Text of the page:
It is election time in the States and some of my political friends are posting on facebook text-in-box images that say that voting is legitimizing whatever government gets elected and that the better thing to do is not vote.
I grew up hearing that if you don’t vote you don’t have a right to complain about the winner. You could have done your part to change it, but you didn’t. But now the opposite argument is in play, at least within certain circles. Now I’m hearing people say that if you do vote then you don’t have a right, because you have agreed to “play the game” and thus are obliged to recognize whomever is the winner of the game. I want to look at that second argument. I think it is nuts.
Not voting does not delegitimize the winner of the election. Sure, the morning after Harper (the Canadian Prime Minister) got elected there were people throwing around numbers about what minuscule percentage of the population actually voted for him, and how he really doesn’t have the support of Canada, but guess what? That hasn’t mattered in the slightest. It hasn’t prevented him carrying out his agenda and nor will a low voter turnout impede the ability of the winner of the election from taking action. There is no mechanism by which they can say, hey, voter turnout was too low, the election doesn’t count. Maybe there should be one. But there isn’t.
Not voting doesn’t provide any sort of alternative option for who should control the government or how the country should be organized outside of the government. Not voting does nothing.
Some argue that voting for the lesser of two evils is still choosing to support an evil. I say get real. The lesser of two evils is still less evil. In the style of first year university philosophy classes everywhere I will ask: if there’s twenty people drowning and you have two options. One option will save five people and the other will save ten, would you really throw up your hands and say it doesn’t matter which choice because either way we won’t be able to save everyone? Of course not. Don’t throw away the extra you can get by voting for the lesser evil.
Go for the less evil choice right now and then get involved in politics and yank that choice further towards justice. Write regular letters to your politicians. Volunteer for them. There was an article a while back about homeschooler’s becoming Republican foot soldiers, and Republican nominees wooing the homeschool movement because they knew that if they could get the homeschoolers on board the families would go door to door for them, make phone calls and basically put their time, money and energy into supporting that candidate. So homeschoolers counted to the nominees. If we want to count to our candidates, we have to show them we have something to give! If we throw up our hands and say we won’t even bother voting for them, then wow… we completely cease to exist to them. They will go woo some other demographic.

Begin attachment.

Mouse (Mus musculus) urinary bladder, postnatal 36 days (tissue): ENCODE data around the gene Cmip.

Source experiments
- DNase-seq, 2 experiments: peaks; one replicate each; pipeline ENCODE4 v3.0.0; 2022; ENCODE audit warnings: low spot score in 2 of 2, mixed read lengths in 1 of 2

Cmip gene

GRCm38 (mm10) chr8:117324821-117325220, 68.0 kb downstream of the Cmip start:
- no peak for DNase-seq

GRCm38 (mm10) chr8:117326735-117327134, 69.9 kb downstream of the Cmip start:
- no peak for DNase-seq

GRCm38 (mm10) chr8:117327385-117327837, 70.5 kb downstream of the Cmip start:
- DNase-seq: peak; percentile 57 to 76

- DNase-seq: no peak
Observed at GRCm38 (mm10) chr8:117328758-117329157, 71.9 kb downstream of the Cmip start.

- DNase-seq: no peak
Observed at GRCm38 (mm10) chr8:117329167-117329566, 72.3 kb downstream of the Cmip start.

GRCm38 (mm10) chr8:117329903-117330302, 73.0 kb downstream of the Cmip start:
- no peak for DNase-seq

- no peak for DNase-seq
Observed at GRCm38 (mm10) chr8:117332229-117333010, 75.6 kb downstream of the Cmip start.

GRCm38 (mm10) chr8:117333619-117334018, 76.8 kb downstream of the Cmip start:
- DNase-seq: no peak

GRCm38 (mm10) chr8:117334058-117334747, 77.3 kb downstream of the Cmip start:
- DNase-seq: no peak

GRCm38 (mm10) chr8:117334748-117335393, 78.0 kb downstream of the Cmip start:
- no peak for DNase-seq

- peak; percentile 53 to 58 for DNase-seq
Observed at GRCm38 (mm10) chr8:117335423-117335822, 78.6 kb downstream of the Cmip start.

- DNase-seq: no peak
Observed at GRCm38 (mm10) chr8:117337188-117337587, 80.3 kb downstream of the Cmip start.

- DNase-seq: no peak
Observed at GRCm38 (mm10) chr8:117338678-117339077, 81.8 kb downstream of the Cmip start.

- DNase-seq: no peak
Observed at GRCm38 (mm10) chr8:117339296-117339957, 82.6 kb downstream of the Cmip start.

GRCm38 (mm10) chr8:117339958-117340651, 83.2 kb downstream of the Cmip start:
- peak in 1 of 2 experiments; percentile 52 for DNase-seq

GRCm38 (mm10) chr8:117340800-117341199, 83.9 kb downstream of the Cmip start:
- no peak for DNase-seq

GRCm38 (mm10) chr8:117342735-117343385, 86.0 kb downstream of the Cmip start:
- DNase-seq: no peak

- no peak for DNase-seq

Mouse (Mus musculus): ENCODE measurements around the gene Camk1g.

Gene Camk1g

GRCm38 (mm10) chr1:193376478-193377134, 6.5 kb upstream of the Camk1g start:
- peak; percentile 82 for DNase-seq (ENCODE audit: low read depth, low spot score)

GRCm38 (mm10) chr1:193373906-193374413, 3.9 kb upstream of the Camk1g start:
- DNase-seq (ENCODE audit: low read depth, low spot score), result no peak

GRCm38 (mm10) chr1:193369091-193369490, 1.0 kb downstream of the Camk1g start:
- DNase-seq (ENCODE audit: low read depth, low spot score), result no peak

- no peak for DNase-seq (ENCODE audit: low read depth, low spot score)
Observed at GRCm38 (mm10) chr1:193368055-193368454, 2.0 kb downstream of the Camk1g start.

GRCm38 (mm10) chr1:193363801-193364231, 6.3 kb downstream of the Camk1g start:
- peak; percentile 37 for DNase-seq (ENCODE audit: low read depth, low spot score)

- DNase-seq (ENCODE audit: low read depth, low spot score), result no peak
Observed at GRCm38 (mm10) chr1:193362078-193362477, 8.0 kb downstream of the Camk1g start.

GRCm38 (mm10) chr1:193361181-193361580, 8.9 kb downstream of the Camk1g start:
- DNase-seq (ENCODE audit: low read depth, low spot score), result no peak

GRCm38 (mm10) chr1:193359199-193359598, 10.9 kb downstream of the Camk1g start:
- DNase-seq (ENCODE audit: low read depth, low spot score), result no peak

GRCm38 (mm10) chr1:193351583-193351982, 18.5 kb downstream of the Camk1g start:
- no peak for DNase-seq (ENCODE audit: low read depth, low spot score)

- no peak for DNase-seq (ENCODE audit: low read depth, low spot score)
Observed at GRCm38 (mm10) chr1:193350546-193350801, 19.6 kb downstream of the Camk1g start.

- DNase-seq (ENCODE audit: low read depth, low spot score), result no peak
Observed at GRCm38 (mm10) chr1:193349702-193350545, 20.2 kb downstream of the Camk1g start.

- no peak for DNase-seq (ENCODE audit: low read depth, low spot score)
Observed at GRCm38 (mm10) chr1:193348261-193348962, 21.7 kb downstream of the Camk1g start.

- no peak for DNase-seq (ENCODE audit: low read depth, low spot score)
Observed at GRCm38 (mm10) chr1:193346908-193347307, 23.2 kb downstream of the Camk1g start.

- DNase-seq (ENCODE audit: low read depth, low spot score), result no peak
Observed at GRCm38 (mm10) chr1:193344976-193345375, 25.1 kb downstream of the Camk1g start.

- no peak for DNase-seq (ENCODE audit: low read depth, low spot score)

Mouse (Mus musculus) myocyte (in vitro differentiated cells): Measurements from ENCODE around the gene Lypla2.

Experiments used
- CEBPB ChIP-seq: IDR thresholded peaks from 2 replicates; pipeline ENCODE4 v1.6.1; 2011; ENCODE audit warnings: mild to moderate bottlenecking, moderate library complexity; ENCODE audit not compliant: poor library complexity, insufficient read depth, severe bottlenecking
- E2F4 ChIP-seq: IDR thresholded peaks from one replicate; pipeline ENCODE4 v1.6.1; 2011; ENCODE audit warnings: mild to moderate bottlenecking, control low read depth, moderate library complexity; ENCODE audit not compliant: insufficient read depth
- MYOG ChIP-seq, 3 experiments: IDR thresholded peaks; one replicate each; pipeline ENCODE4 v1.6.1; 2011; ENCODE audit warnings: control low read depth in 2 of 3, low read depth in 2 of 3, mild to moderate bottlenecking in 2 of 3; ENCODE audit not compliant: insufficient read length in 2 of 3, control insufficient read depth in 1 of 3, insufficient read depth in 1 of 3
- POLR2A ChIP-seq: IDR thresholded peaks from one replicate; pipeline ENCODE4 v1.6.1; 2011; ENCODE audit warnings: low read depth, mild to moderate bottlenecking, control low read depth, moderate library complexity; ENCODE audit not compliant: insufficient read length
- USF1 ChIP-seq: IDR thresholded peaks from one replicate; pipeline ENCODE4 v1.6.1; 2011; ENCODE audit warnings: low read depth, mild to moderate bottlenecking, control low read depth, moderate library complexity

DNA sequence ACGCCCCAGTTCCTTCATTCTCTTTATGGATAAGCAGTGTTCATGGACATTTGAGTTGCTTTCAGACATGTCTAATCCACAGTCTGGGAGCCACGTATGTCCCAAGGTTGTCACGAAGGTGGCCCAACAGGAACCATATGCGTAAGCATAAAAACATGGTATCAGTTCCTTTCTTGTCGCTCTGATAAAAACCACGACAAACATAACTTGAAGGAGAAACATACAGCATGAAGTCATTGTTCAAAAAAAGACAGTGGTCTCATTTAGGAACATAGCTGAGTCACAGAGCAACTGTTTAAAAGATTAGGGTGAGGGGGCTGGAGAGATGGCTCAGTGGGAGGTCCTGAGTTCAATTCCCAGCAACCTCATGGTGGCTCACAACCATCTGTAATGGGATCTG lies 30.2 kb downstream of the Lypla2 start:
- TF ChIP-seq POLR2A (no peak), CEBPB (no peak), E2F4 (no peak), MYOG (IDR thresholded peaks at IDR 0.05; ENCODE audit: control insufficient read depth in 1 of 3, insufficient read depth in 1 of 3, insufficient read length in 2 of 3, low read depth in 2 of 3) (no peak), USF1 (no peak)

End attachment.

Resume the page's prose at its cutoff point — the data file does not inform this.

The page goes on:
Get involved in politics! According to a recent article on Daily Kos the Democrats have been chasing the Republican policies, copying them, in an effort to improve electability.
Year by year, as the Republican Party has occupied fewer and fewer moderate positions, compromise with the Republican Party has mean incorporating into the Democratic Party positions that are right of center. Sometimes far to the right. In a sort of Zeno’s Paradox of Politics, halfway to the Republicans is a point that’s constantly shifting away, and reaching it requires ever more compromise of the original Democratic position.
So the Democrats aren’t who they should be. They’ve moved right. They moved away from the ideals. But they can move back. They need to move back. Vote for them. Elect them. Then get involved at the local levels and make sure your local Democratic candidates know that you want them to be more courageous. Show them that electability comes by moving left, not further right.
The purity that people might think they have by keeping their hands clean of the issue and not voting is imaginary. There’s no brownie points for it. It doesn’t transform the system. It doesn’t improve anything.
There’s an article on the Daily Kos about why arguments against voting fail, and it ends with a list of why you should vote. So I’ll suggest you go there.